Rush "Clockwork Angels": "Halo Effect"

A Visual Comparison of Verse and Chorus Song Melodies

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It’s relatively easy to hear the difference between verse and chorus chord progressions. Mainly, chorus progressions are shorter and less harmonically venturous. They tend to stick closer to the tonic chord, and therefore contain features that keep that tonic chord front and centre.

Like everything in music, that’s not always true. On Rush’s album “Clockwork Angels”, the song “Halo Effect” features a verse with a rather straightforward progression: C  G/B  Em  D  C  G/B  C. The chorus is where the tonality becomes a bit more ambiguous: D5(no3)  C  Dm  C  Bb  G.

But what about differences between verse and chorus melodies? What sorts of things should you keep in mind as you write your next song? The two most important ones, features I’ve mentioned often on this blog, are:

  1. Tonic focus. A chorus melody, like chords, tends to focus on the tonic note. So if your song is in G major, you’ll want to create melodic shapes that move in and around G. It’s common to see that a chorus melody will start on the tonic note, move away and then quickly back to that note, creating hook-like shapes that are easy for the audience to remember, and easy to sing.
  2. Repetitive ideas. A chorus melody will often be comprised of short ideas that get sung a lot.

To compare the two visually, this is what we’re talking about:

Verse Melody Structure

As you can see, the tonic note happens in passing, not often on strong beats or at the beginning or end of melodic fragments. In most cases, repetition can be an important feature of verses, and that’s certainly true of simpler, MOR pop songs. But if song melodies feature any kind of wandering characteristic, you’re more likely to find it in a verse, with the chorus tending toward repetition:

Chorus Melodic Structure


In a chorus, you’re more likely to hear the tonic note being highlighted, with repetitive ideas constantly moving away from and back toward that note. It gives a sense of closure and finality to the music. That’s one of the reasons that choruses are easy to sing over and over, while verses don’t work that way very often: they usually need the chorus to follow up.

Those differences between verse and chorus melodies are an important part of the contrast principle of musical composition. When an audience hears a verse with a wandering melody and infrequent visiting of the tonic note, they instinctively want to hear those elements in a chorus.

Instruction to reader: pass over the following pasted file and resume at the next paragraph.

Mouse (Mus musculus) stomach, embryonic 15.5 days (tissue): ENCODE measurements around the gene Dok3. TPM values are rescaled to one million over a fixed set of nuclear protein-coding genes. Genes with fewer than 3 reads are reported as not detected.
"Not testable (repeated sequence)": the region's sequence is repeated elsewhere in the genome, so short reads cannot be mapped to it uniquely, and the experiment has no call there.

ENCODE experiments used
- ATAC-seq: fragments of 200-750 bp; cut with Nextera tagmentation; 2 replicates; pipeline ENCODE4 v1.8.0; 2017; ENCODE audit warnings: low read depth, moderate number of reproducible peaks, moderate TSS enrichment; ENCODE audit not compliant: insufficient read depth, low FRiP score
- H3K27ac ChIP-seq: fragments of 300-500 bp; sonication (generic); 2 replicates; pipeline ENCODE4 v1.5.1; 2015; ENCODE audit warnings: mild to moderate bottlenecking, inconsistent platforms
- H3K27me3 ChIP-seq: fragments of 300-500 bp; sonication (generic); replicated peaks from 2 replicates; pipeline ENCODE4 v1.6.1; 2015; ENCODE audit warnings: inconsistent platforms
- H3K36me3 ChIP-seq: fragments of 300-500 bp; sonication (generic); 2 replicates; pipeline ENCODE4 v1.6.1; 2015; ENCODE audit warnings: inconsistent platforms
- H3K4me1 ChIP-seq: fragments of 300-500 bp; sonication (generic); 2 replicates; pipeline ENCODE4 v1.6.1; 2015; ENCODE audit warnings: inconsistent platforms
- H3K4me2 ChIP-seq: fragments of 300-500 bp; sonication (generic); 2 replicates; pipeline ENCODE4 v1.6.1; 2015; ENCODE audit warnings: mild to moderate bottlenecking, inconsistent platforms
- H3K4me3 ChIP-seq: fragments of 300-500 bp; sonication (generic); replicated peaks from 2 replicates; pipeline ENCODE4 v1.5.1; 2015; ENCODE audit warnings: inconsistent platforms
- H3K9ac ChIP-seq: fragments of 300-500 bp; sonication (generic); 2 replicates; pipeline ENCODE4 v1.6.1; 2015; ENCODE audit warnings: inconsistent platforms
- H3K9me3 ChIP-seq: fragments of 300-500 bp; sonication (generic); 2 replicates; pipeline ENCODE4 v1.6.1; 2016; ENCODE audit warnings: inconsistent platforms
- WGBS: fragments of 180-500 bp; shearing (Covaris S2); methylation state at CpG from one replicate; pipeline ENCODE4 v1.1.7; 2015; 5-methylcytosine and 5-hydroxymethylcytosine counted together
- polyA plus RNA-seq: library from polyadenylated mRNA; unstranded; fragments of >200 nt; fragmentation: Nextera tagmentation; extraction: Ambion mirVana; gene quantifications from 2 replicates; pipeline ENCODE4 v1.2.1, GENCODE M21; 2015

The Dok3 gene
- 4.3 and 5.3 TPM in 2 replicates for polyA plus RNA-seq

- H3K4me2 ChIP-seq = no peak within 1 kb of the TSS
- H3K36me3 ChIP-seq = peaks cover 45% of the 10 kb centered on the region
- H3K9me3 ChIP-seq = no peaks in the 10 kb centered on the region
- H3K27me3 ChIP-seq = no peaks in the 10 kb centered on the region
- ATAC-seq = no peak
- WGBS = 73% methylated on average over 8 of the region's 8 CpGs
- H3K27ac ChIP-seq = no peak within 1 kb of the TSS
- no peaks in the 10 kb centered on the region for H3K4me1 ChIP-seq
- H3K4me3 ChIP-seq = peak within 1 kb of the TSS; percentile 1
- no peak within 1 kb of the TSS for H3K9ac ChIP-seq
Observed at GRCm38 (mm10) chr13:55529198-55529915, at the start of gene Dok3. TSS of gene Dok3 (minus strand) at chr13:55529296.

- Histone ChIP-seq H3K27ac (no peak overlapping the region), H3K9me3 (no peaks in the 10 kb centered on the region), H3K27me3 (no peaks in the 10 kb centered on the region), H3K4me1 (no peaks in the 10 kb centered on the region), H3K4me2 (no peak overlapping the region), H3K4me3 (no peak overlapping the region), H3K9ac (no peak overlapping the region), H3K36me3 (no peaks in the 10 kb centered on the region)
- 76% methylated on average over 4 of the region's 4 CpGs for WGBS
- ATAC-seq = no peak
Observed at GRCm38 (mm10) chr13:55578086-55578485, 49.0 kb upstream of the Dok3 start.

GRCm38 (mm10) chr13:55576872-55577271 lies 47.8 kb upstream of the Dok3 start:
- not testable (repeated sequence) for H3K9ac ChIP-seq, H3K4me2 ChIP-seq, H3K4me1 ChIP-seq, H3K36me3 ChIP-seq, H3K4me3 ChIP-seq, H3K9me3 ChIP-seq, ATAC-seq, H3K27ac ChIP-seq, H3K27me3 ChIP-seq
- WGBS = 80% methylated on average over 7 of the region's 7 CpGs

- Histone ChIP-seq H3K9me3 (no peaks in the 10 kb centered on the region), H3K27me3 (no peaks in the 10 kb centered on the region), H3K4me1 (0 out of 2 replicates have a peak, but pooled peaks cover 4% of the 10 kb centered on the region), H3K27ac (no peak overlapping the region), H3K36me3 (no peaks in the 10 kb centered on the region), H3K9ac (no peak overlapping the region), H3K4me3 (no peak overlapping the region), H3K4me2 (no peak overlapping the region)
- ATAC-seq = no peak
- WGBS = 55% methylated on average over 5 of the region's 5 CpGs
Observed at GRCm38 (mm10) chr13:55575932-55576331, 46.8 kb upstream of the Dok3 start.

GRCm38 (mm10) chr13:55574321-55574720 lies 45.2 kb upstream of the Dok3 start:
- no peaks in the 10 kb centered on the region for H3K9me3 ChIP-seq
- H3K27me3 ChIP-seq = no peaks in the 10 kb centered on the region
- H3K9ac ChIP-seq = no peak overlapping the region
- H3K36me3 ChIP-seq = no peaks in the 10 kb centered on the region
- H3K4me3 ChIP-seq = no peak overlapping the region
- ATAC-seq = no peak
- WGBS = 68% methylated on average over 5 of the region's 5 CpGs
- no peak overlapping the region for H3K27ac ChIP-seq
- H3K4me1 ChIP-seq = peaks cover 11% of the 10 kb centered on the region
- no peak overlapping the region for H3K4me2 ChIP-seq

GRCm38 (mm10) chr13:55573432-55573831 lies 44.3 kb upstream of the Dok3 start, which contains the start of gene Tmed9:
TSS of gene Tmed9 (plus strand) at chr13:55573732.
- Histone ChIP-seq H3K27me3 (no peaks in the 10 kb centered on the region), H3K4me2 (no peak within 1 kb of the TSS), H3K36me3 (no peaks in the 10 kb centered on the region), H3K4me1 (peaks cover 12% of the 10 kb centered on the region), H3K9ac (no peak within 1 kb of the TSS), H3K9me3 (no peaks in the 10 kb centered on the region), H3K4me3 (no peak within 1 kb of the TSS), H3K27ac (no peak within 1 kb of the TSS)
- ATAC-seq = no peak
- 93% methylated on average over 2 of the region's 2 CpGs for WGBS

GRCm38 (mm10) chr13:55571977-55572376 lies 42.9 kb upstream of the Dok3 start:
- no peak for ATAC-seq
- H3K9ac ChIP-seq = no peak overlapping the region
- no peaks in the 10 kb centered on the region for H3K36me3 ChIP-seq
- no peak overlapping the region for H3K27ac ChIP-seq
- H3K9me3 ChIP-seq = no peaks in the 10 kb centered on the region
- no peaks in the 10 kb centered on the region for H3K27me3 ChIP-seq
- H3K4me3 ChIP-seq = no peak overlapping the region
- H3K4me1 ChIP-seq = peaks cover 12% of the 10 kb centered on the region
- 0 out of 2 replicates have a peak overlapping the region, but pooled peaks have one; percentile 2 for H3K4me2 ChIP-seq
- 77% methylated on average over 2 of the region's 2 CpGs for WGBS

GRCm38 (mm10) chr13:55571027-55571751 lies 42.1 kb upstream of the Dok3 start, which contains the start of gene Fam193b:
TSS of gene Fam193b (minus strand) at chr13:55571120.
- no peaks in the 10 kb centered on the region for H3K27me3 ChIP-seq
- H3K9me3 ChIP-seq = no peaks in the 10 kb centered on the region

Gary EwerWritten by Gary Ewer. Follow on Twitter.

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  1. Hello Gary . Thanks to you, I can read good articles every time.

    I have a question.

    I looked through the sheet music.

    Verse section (Am G EmD) – (Am G C )
    So there were two patterns.

    and Chorus section ( D C Bb G ) pattern

    But on the sheet music, it says DMaj Key

    so I really want to know why these chords appear ( C , Am , Bb )

    • It looks to me that the song is actually traveling around a bit from one key centre to another. Certainly the verses are dwelling on A minor. The chorus works as D major, even though the D and G chords are the only diatonic chords — chords that exist naturally in the given key. The other two chords, C and Bb, are the flat-VII and flat-VI of D major. Those are actually fairly common non-diatonic chords in the pop genres, because songwriters like the descending bass line they create: D C Bb G, in this case. A classic rock variation on that progression: Chicago’s “25 or 6 to 4”: Am C/G D/F# F E

      There’s not an overly close relation between the verse key of A minor and the chorus key of D major, so I am assuming that the song you’re talking about did some kind of abrupt modulation from one to the other. That kind of shift can work quite nicely, and so there’s probably not a lot to be gained by trying to figure out how they got from one to the other.

      Hope this helps,

      • Thank you very much for your kind advice.

        Actually I purchased your e-books and I study it in parallel with the postings.

        It’s been very helpful. 🙂

  2. Hello Gary, I’m very uncertain on how to do this and I need help. I’m 17 and I’ve been writing for over a year now. I’ve been researching for a century and came across your website today and we’re both from Dartmouth! Is there any way you could teach me? Do you have individual lessons or songwriting workshops I could go to?

    • Hi Josh:

      Well, sorry.. I’m not from Dartmouth, and though I do occasional workshops, I don’t have a lot of time to do private lessons. The workshops are generally set up by other individuals, and if one comes up in your area, I’d be happy to let you know.

      Another thought… starting sometime in early 2015, I am planning to offer online video-based lessons that will offer both individual and group instruction in songwriting. I’m still in the planning stages of that, and so keep checking my blog for more info on that.

      All the best,

      • Please let me know about the workshops, even if they’re at Dal! I look forward to studying music there so I don’t mind the distance. Also I was wondering if you could refer me to any songwriters from here that could help me… I have a lot of questions. Anyway! Thank you for the reply Gary, I’ll keep reading! Your blog’s great.

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